5. When this case was argued before the Full Bench, I mentioned the reasons why I did not on that occasion set forth the exact grounds upon which I concurred in the conclusion at which the learned Chief Justice and the rest of the Court had arrived. I was anxious, as I said then, to support my conclusions by citing original authorities of Muhammadan Law--a course which I considered especially necessary in view of the long conflict of decisions which exists in the Reports upon the subject to which this reference relates. The exigencies of the business of the Court have not allowed me, before now, to consult the original authorities of the Muhammadan Law to which I wished to refer, and it has therefore devolved upon me to deliver my judgment now, although the rest of the Bench have already delivered their judgments.
6. Before, however, citing the original authorities of the Muhammadan Law, I wish to consider briefly the various rulings to be found in the Reports, and which constitute the case-law upon the subject. I shall, in dealing with this part of the judgment,  refer only to the most important cases which have been cited, as in the order of reference I have already summarised nearly all the cases.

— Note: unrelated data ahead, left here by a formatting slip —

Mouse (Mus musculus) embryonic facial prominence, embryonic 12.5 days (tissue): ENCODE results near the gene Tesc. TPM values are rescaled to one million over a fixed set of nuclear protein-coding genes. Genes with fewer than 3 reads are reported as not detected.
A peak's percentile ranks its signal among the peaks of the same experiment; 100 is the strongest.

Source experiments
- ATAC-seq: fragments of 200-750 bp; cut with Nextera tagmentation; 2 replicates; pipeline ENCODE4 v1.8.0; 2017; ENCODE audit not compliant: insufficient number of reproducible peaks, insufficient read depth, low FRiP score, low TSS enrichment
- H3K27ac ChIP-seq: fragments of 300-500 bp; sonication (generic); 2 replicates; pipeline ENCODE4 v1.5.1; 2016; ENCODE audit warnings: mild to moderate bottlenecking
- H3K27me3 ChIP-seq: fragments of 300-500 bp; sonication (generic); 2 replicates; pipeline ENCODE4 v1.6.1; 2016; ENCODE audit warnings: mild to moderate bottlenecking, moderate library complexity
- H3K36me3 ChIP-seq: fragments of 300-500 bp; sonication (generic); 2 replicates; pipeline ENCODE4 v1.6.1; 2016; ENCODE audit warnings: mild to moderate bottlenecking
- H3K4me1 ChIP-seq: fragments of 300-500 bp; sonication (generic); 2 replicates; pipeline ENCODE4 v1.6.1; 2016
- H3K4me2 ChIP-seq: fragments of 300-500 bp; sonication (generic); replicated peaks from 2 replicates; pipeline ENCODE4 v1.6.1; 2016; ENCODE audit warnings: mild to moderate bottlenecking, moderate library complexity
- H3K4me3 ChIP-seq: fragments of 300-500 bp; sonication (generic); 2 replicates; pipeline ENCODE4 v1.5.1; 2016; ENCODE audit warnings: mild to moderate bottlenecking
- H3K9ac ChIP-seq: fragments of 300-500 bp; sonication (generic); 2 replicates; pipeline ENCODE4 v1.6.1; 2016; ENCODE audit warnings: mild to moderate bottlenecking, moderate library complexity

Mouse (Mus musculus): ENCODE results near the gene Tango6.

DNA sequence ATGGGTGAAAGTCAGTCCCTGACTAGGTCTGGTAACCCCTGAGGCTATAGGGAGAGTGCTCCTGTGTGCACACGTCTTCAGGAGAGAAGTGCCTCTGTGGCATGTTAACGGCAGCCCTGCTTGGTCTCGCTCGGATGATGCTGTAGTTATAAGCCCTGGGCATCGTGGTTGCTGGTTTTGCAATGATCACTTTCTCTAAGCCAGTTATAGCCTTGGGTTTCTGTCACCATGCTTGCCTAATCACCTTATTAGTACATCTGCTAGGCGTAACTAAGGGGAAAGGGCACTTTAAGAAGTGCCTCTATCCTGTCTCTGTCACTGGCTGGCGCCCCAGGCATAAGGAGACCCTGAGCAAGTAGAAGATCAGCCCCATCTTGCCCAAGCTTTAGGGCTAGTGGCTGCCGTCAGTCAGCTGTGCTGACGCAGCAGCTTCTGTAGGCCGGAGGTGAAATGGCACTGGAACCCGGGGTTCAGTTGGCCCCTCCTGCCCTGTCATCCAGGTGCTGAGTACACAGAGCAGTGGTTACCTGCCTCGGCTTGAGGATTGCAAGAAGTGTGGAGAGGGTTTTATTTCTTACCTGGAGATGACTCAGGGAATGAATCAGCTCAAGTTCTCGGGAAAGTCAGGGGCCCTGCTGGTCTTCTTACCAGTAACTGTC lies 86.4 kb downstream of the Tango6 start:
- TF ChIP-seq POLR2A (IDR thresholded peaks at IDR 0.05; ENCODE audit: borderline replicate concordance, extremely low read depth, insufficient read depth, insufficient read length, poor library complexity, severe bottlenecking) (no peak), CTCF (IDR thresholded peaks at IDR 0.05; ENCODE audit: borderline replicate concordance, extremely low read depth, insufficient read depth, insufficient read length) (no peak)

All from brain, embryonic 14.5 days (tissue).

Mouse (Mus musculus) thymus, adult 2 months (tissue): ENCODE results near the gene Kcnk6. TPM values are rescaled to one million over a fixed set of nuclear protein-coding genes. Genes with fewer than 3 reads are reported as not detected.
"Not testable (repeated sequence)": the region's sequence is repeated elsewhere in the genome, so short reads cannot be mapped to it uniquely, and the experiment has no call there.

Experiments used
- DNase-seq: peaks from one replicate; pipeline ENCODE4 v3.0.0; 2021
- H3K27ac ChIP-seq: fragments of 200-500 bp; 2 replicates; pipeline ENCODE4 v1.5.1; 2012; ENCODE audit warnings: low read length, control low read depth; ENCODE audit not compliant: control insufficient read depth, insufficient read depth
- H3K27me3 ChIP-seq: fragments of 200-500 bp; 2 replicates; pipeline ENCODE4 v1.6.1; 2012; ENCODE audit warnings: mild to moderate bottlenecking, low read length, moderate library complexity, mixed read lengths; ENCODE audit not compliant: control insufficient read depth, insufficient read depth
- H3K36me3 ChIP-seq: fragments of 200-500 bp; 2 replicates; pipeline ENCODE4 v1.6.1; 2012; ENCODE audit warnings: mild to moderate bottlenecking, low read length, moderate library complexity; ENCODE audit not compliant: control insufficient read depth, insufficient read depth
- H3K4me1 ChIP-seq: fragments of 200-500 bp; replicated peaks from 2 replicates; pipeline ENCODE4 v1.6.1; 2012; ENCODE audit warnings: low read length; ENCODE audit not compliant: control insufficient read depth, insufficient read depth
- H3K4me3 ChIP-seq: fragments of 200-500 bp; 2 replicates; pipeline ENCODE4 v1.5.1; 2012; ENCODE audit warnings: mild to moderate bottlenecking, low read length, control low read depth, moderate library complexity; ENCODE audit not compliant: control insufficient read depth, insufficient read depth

7. The first question referred to us does not appear to have arisen simply and directly in any case to be found in the Reports, though it formed a necessary step of the ratio decidendi of some of the rulings which have been cited, and in this sense it was discussed and decided. Under this class of oases, the first authorities to which I wish to refer are the case of Wahidunnissa v. Shubrattun 6 B.L.R. 54 and another case very similar in principle, namely, Bazayet Hossein v. Dooli Chund I.L.R. 4 Cal. 402. The first of these was decided by the Calcutta High Court, and the second by the Privy Council. The principle which they lay down is, that the creditors of a deceased Muhammadan cannot follow his estate into the hands of a bond fide transferee for valuable consideration. Their effect is best described in the words used by their Lordships of the Privy Council in the latter of the two cases to which I have referred. Their Lordships say: At that time, if Najmooddin were the legitimate son of the deceased--and it has now been decided that he was--he had the right to convey his own share of the inheritance, and was able to pass a good title to the alienee, notwithstanding any debts which might be due from his deceased father. For that position the case of Wahidunissa v. Shubrattun 6 B.L.R. 54 was cited as an authority. In that case, the share of an heir was seized and sold in execution of a decree against the heir, in his individual, and not in his representative, capacity, and it was held that the purchaser had a right to hold the property against a creditor of the ancestor who had obtained a decree for the debt before the seizure in execution. In that case, the creditor was a widow of a deceased Muhammadan, and her claim was in respect of dower. The principle of that case is applicable to the present, and the ruling is quite in accordance with the English law applicable to heirs and devisees as to real estate, and to executors as regards personality.'